Curry began the 2013-14 season in Springfield, but was traded to Bakersfield last January. He is forever thankful for his time with the Armor, but was equally glad to have a fresh start on the West Coast.
“It’s been great for me,” he said in an interview conducted near the end of the season. “I’ve come to a new team with a new arrangement, new situation, new coaches, just everything, even the weather, that’s been the best thing. It’s been a great change for me.”
As for the early 2014 trade that sent him to a completely new organization with its own way of doing things, it was something he never saw coming, which is often the case in pro basketball.
“I was shocked. Before the season, I was trying to get traded,” Curry said. “This was the first year for our coach, so I saw more opportunity after that. I wanted to go Dallas (and play for the Texas Legends) at first because it’s so close to home. I live up in Edmond. I was trying to get to Dallas, but coming to Bakersfield has been great.”
Along with Maurice Baker and Terrel Harris, he is one of three ex-Cowboys currently playing in the D-League, something that remains a great source of pride for this OSU product, especially since he and Harris were roommates for part of his time in Stillwater.
"Oh yeah, those are my boys. Mo used to come back in the summertime. Terrel, he was my roommate my first year. To have some of that same DNA around is definitely good,” he said.
Seeing Baker or Harris whenever they play each other harkens back to his days at OSU, and rekindles the love he’s always felt and will always feel for that chapter of his life.
“I love Stillwater. I feel like I hadn’t had a chance to be in that community at all. I want to be back there doing something,” Curry admitted. “I love the people, everything. I grew up in North Carolina, but I love Oklahoma too. I want to be there. So I came back to Oklahoma and got a house in Edmond. But I love Stillwater, too.”
Curry is just focused on doing what he can to get another shot in the NBA, which has eluded him since he rode the pine for the Bulls in 2008 and played just 3.9 seconds of garbage time for the Clippers in January of 2010.
As he looks back on his pro career he would like to have a larger body of work in the NBA, but he is proud of everything he’s done on the hardwood, whether it’s been in the NBA, D-League or abroad.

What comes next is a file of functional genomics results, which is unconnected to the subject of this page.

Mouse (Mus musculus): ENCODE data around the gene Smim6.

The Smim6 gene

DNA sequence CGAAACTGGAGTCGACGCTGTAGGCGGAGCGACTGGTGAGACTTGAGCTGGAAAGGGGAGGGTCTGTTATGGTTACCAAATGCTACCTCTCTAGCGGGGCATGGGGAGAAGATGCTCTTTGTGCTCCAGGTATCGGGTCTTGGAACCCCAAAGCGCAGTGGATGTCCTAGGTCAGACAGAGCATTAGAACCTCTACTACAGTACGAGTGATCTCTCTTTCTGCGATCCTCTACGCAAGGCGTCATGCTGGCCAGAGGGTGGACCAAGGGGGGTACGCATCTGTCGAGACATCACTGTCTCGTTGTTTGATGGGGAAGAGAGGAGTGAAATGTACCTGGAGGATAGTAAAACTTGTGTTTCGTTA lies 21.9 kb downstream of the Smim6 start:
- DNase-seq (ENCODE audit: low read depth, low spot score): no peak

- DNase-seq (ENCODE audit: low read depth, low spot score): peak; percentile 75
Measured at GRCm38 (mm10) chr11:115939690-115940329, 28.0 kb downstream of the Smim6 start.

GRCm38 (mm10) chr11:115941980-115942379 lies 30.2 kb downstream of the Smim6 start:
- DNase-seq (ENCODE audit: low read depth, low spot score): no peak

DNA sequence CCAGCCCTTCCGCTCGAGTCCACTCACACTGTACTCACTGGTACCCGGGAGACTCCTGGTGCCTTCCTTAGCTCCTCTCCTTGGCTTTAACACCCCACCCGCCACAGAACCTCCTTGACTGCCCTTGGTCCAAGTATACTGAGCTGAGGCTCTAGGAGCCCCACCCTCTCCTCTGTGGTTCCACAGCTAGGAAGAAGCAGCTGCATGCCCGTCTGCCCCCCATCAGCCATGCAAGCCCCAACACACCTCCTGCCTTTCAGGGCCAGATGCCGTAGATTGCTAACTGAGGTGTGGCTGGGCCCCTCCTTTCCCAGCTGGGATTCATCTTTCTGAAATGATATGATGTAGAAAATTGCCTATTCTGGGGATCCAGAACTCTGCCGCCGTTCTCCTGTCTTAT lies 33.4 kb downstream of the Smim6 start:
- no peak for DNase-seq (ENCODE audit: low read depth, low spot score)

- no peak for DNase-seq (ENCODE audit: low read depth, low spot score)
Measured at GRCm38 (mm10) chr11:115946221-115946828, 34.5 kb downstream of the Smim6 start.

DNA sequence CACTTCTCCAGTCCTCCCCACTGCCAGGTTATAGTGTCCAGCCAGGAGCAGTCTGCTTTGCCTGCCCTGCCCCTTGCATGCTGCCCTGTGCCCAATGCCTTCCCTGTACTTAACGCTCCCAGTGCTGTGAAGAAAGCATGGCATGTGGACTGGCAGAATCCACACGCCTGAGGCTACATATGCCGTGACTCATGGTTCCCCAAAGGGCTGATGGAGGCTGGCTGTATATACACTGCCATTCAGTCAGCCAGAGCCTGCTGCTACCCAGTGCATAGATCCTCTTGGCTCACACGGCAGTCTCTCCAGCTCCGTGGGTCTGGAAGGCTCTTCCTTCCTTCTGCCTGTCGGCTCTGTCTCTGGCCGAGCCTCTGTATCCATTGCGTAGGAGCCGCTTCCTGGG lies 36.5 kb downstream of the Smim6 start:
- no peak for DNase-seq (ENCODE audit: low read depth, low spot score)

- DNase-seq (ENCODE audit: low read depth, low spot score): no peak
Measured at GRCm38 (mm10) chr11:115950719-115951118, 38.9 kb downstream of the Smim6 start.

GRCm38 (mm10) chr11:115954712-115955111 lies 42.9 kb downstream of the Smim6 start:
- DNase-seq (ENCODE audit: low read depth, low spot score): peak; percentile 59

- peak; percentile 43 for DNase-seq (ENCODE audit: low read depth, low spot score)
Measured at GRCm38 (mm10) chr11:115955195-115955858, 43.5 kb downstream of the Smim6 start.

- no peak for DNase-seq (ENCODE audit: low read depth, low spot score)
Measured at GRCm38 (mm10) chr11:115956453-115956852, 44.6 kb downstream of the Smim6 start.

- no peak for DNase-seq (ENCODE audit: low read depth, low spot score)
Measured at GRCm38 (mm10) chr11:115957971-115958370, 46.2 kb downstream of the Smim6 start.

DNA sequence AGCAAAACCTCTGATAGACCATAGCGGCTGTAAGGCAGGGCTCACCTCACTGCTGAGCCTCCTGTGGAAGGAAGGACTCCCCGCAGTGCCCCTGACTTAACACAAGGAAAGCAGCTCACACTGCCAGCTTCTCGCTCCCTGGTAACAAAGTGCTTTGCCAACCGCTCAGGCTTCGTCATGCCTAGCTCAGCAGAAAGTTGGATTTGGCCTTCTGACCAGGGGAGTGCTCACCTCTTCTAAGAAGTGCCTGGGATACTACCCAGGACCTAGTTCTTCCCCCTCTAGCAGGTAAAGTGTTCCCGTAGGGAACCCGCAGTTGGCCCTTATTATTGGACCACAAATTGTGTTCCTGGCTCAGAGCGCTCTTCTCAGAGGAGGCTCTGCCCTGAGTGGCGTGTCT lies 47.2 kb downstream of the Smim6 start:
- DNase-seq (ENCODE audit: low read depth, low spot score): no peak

“I just feel like I have done a lot. I’ve been in the game for a few years. I just want to be a good dad to my kids. It’s just been hard, being a player when you don’t get another chance, another good chance. It’s just taught me to keep going and going,” Curry said. “I feel like that’s what I’ve done. I’ve given it my all. I haven’t been paid millions of dollars, but I’ve played with top players and have held my own with them.”
Since he has children, he more than likely isn’t about to rush to play abroad even though the money is great for most American players who want to do that. During his stints in France, Cyprus, Italy and Venezuela, Curry capitalized on the chance to do something he likely would not have gotten a chance to do otherwise: learn about the colorful histories of those nations.
“I like history. I like to study the government and all that,” Curry said. “So when I went someplace, I could study that all day long. I got to reading all that, and that was really interesting.”
So, some might wonder, why does he continue to kick around the D-League, a circuit that has a great level of competition but doesn’t pay well, when he could be earning much bigger bucks abroad? Well, besides being close to his kids and being a good father to them being in the D-League means that he’s just a phone call away should an NBA team need a player.
Foreign team contracts are much more complicated than their D-League counterparts and some American players who venture abroad also have to deal with the uncertainty surrounding something they take for granted: actually getting paid.
All sorts of variables come into play with foreign teams like financial issues, questionable living situations, less-than-ideal arenas and general on-court safety (like crowds that aren’t afraid to pelt opposing players with foreign objects). Playing overseas does have its financial positives but depending on the locale and league there are also considerable downsides.
Besides, Curry figures that as long as he’s in the D-League, NBA officials are still seeing him play and his name is still fresh in their minds. It’s a textbook case of out of sight, out of mind.
He admits he’s a bit puzzled as to why he hasn’t gotten another shot in The Show, but doesn’t dwell on why that call has yet to come. Instead, he’s focused on what he can control, and leaves everything else to the decision makers on the other end.
“I just continue to do great things, continue to be a great father to my kids, a great teammate and great player to my coaches,” Curry said. “I need to have a good aura about myself. I can do plenty of great things.”
NOTE: THIS STORY APPEARS IN THE WINTER 2014 ISSUE OF GOPOKES MAGAZINE